OneWorldTv

July 31, 2008

OneWorldTV represents the real sense of Internet community and global collective collaboration. It is a nonprofit website that shows videos related to worldwide environmental and social concerns, ranging from global warming to cancer, made by journalists, filmmakers, NGOs, and people engaged with a social cause.

Users can deliver 30-minute-length videos and there is no limitation on types of format. Documentaries, short-length videos, and also machinima can be uploaded. When I checked the website there was a machinima report on Global Warming, presented by a Second Life avatar.

OneWorldTV is a part of OneWorld.net, a portal that focuses attention on minorities, releasing independent media content. The portal is also an online community and it is sustained by NGOs, development-oriented news services, foundations, and research institutions.


A tumblelog

July 22, 2008

I have been a blogger for at least five years and I had no idea that new categories for blogs, such as the Projectionist, existed. The Projectionist is a tumblelog and, according to the savvy Wikipedia, it is “a variation of a blog that favors short-form, mixed-media posts over the longer editorial posts frequently associated with blogging”.

The Projectionist integrates writing and streaming media in a webpage. The website has links to major streaming media sites, like YouTube and Vimeo, and it also combines audio files (I opened them using QuickTime). The text is very short, usually consisting of citations, and the blog offers an interesting experience to its readers/watchers/listeners. While users listen to music, they can also read the quotations and navigate to its content and other links.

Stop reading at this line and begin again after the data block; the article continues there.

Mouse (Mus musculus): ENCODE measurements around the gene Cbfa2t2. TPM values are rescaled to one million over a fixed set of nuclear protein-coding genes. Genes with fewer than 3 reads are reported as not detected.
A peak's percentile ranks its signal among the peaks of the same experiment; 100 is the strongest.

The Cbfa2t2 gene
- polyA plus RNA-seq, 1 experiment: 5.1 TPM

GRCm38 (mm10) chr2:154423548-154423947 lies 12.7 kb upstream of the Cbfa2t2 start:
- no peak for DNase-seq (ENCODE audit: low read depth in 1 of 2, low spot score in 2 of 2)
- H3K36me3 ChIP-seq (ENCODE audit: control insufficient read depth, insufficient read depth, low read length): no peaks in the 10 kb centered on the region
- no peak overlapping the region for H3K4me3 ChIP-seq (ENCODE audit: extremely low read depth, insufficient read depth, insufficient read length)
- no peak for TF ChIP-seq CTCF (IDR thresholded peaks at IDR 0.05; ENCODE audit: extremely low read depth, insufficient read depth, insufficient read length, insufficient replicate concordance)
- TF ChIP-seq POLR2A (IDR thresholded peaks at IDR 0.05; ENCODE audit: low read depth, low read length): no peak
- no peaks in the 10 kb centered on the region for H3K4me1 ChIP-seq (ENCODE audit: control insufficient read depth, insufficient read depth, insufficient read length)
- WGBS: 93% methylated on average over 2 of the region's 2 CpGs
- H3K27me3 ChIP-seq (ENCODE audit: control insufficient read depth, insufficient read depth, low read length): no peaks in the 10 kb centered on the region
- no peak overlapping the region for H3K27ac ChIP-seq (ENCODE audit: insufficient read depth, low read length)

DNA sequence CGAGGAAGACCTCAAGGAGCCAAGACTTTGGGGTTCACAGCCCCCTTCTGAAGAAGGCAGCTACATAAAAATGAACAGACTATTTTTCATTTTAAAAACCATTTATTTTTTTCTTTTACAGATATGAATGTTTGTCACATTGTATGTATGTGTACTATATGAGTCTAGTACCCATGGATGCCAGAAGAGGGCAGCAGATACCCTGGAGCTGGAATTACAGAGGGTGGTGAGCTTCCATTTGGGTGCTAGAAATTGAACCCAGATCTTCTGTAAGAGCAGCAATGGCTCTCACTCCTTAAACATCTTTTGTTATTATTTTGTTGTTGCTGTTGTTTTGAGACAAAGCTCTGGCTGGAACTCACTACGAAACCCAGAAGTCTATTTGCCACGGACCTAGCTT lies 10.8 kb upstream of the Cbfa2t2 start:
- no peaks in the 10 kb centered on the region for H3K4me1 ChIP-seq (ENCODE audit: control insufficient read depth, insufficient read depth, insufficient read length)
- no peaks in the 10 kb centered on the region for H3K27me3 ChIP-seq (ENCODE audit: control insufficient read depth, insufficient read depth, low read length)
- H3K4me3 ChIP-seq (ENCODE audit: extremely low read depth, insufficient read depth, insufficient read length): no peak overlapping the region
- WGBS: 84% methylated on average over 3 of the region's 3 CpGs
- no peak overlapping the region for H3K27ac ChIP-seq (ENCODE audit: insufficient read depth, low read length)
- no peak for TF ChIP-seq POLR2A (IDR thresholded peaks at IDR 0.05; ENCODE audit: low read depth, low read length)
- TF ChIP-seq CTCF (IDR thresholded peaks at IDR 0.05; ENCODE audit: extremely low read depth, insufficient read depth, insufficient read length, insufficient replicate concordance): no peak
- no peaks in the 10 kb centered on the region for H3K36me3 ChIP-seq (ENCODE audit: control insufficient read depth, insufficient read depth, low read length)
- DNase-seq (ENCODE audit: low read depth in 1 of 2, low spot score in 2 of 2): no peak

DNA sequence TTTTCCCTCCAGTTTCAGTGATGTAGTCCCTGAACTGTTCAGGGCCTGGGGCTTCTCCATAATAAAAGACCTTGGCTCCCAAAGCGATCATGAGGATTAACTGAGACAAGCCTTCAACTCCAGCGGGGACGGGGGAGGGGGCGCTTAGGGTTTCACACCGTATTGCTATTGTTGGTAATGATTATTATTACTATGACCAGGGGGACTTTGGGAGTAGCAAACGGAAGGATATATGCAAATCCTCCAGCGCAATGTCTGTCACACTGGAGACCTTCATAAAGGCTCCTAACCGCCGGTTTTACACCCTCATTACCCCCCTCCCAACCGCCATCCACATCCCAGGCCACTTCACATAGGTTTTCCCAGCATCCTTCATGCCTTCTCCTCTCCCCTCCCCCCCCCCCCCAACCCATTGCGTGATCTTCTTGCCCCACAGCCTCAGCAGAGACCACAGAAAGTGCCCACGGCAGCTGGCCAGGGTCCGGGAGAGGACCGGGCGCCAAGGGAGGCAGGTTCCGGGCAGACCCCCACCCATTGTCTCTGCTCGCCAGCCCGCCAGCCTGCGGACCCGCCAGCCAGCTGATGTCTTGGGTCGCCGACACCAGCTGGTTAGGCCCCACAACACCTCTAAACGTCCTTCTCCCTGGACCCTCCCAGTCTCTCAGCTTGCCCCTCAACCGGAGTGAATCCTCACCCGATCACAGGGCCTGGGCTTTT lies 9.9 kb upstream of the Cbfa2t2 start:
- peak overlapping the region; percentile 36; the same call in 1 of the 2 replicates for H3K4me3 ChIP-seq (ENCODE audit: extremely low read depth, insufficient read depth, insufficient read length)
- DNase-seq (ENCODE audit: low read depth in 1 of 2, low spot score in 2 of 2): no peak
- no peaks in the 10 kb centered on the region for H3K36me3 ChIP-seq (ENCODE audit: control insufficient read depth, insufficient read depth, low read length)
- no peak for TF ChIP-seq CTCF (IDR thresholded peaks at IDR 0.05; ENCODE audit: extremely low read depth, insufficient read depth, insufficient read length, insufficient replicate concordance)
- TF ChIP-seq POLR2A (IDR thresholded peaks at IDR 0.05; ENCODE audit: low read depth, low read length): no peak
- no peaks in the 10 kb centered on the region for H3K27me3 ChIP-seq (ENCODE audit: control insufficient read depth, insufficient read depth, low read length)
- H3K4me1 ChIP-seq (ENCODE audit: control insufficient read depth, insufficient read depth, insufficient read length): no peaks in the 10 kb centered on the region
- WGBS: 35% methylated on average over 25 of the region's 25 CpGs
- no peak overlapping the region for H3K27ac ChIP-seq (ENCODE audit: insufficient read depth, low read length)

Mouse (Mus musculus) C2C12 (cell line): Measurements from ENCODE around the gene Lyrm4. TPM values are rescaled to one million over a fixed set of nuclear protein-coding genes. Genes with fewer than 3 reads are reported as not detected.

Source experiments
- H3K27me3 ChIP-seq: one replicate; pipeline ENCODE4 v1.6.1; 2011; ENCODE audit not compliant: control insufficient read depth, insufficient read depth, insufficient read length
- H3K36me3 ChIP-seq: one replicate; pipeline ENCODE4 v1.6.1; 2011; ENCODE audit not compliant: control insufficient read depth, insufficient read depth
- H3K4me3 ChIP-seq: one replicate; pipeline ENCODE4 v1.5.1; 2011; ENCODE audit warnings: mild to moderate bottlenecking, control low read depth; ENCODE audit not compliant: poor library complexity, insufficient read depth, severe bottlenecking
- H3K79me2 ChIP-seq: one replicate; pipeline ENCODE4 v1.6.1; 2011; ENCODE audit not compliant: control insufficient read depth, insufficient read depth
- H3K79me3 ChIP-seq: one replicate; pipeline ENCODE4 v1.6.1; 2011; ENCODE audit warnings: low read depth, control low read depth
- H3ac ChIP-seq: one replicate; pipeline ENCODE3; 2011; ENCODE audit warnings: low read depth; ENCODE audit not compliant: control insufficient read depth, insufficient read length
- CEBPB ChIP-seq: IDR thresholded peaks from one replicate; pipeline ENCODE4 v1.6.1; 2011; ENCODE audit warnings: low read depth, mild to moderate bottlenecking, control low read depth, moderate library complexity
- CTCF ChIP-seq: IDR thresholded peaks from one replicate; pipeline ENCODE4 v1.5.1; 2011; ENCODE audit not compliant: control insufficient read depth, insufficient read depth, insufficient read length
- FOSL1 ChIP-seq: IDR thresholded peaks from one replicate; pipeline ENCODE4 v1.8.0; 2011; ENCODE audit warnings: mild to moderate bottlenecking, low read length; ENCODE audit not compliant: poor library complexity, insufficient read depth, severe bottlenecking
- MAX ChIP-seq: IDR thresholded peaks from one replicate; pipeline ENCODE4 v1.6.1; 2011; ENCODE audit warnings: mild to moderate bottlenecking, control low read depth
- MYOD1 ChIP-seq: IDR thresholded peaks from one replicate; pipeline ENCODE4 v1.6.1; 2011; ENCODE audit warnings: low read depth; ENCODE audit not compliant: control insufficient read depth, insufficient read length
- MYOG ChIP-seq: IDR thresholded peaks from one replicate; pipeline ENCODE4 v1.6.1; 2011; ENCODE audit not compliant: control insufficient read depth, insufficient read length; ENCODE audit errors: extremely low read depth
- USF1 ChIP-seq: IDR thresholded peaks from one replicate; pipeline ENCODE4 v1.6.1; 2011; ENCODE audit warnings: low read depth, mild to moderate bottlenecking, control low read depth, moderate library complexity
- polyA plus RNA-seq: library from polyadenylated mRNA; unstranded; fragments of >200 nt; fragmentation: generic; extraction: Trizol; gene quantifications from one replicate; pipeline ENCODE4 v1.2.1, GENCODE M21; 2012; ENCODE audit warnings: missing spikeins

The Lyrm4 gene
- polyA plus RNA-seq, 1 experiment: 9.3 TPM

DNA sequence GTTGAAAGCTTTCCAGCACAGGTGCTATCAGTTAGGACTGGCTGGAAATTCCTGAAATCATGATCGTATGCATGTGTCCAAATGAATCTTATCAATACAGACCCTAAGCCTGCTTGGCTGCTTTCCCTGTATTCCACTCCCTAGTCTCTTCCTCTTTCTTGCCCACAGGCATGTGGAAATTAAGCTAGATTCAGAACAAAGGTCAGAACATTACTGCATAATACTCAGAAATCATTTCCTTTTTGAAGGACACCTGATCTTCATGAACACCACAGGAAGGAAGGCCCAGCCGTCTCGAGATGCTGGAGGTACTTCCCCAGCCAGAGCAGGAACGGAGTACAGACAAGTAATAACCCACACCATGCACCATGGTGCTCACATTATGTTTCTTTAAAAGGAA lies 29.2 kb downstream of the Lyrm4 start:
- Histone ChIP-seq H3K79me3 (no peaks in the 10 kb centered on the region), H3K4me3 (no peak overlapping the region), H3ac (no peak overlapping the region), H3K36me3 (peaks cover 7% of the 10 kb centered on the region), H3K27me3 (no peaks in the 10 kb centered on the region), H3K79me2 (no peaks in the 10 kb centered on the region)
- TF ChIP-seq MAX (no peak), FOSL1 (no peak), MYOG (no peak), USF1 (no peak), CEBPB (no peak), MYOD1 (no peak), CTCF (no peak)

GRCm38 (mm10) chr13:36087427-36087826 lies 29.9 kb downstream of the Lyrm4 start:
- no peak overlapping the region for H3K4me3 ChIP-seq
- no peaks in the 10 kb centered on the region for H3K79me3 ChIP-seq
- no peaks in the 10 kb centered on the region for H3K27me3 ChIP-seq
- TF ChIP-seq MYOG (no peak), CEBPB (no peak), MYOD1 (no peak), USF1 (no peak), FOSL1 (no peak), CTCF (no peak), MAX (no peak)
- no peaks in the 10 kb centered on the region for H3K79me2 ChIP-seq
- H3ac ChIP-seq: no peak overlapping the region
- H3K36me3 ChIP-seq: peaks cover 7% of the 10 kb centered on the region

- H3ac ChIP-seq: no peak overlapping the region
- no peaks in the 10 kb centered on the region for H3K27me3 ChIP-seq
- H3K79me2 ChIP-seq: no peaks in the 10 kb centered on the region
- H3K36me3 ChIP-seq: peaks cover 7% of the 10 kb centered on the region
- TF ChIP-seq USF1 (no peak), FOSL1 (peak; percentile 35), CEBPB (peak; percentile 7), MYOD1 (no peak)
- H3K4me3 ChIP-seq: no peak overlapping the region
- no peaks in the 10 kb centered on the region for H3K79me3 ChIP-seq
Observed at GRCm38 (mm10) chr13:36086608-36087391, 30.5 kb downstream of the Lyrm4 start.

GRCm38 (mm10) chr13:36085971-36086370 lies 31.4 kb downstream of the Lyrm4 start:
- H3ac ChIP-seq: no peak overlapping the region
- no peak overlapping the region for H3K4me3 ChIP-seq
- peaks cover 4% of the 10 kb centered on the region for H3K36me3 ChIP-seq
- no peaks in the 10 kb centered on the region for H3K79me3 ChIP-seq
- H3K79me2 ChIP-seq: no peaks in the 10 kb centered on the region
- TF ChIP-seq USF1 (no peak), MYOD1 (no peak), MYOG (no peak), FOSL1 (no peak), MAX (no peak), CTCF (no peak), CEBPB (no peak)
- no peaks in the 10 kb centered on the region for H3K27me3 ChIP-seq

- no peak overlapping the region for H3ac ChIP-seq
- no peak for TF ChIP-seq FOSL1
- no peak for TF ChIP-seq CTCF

I personally liked that, but I think the page lacks writing. Sometimes, because of the quantity of media and links, it is difficult to understand what the author meant to communicate with the set posted.


Sevenload

July 14, 2008

Sevenload is a streaming media website that focus on video and photo sharing. I found two interesting features in this site: it offers content in five different languages and it allows users to present their own shows on the Sevenload channels.

Although YouTube also has videos in several languages, it is still uncommon to find other streaming media websites with this feature. Sevenload provides videos in English, Polish, German, Turkish and French. It is important to point out that these videos are not translated from a language to another- they are singular videos shown in only one language.

The other interesting characteristic is the “promotion of stars”. According to the website, there is no limit to upload content. Users can produce complete series or numerous episodes for Sevenload channels. There are distinct categories, such as Music, Comedy, Politics, and Sports, which producers can use to tag their work.


Metacafe.com: fast and amusing videos

July 1, 2008

Looking for entertaining short videos online without forgetting that you have more to do than just to be a computer-chair potato? Metacafe might be a good choice for you. The video sharing website is specialized in short-format videos and it has a “policy of joy” regarding content.

While other streaming media websites offer videos that can be 10 minutes long, the average of Metacafe video is only 90 seconds long. This feature prevents some technical and navigator crash related problems. The user clicks on the video and it instantaneously starts, avoiding the delay for uploading and even hastle of advertising. Points are scored by Metacafe in that it doesn’t mix the content information with bridal shower ads, as on MSNBC, New York Times, and others.

Besides, Metacafe has a clear policy of featuring only videos that “amaze, inspire and make viewers laugh”, according to its ‘About Us’. The website avoids hard news and videos that the company sees as potentially harmful to someone’s peace of mind, making of it a pure entertainment tool. I personally disagree with the idea that hard news cannot be entertaining, but that is another discussion. In other words, the positive side of its “policy of joy” is that it helps users to restrain their uncountable online video options.